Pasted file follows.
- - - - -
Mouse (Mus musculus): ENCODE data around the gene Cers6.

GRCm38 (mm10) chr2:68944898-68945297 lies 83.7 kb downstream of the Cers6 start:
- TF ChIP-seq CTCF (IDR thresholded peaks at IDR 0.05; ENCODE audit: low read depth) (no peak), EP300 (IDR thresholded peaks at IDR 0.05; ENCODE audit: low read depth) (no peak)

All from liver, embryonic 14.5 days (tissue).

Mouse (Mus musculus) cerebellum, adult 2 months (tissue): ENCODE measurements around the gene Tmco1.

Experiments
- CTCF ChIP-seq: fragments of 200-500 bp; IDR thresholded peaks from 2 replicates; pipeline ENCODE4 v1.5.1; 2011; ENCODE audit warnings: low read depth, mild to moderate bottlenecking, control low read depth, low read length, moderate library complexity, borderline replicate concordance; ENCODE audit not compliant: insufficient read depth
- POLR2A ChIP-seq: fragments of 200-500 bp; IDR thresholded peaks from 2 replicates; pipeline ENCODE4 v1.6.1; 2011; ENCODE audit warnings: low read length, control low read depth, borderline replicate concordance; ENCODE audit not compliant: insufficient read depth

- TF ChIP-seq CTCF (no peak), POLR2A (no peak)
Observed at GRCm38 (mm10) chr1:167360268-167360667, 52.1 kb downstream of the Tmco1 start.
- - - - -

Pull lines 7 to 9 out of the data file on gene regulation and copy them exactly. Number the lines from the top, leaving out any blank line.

- CTCF ChIP-seq: fragments of 200-500 bp; IDR thresholded peaks from 2 replicates; pipeline ENCODE4 v1.5.1; 2011; ENCODE audit warnings: low read depth, mild to moderate bottlenecking, control low read depth, low read length, moderate library complexity, borderline replicate concordance; ENCODE audit not compliant: insufficient read depth
- POLR2A ChIP-seq: fragments of 200-500 bp; IDR thresholded peaks from 2 replicates; pipeline ENCODE4 v1.6.1; 2011; ENCODE audit warnings: low read length, control low read depth, borderline replicate concordance; ENCODE audit not compliant: insufficient read depth

- TF ChIP-seq CTCF (no peak), POLR2A (no peak)